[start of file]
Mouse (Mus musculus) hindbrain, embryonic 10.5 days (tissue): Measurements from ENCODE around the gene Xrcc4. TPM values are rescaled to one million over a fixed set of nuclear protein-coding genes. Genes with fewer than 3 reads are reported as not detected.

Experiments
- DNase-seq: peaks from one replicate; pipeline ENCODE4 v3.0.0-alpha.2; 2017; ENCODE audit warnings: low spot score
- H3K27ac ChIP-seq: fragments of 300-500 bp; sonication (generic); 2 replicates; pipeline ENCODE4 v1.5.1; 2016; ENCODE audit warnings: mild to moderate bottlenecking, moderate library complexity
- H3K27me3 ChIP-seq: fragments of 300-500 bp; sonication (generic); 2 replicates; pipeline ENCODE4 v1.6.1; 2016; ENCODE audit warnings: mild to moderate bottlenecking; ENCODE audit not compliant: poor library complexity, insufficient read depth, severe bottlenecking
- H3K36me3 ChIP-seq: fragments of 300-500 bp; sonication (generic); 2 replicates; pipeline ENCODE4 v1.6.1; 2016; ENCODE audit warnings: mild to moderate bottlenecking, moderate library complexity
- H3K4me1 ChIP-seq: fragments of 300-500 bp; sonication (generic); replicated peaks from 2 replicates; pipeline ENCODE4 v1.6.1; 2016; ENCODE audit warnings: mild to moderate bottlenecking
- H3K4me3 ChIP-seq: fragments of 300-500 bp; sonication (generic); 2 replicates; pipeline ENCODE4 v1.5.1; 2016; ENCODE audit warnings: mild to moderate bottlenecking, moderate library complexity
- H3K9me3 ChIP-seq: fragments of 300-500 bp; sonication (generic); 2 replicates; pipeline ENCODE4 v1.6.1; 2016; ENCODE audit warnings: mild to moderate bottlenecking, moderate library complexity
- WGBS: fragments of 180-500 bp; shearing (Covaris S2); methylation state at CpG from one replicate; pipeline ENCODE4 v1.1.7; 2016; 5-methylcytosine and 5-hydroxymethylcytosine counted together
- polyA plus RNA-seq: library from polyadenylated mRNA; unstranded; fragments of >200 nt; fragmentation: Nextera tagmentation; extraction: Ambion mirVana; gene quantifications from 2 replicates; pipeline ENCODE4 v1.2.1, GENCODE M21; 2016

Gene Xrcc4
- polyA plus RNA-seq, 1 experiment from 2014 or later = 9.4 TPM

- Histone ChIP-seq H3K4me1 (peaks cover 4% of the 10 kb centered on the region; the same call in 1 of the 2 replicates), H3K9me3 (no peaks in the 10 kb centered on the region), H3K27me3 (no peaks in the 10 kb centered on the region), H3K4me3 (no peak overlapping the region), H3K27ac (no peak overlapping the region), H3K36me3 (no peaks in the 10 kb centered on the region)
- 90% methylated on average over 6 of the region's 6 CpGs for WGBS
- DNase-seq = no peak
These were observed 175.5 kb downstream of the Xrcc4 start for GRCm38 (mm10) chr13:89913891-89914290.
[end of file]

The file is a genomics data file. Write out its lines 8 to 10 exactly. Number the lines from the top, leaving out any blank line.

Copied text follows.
- H3K4me3 ChIP-seq: fragments of 300-500 bp; sonication (generic); 2 replicates; pipeline ENCODE4 v1.5.1; 2016; ENCODE audit warnings: mild to moderate bottlenecking, moderate library complexity
- H3K9me3 ChIP-seq: fragments of 300-500 bp; sonication (generic); 2 replicates; pipeline ENCODE4 v1.6.1; 2016; ENCODE audit warnings: mild to moderate bottlenecking, moderate library complexity
- WGBS: fragments of 180-500 bp; shearing (Covaris S2); methylation state at CpG from one replicate; pipeline ENCODE4 v1.1.7; 2016; 5-methylcytosine and 5-hydroxymethylcytosine counted together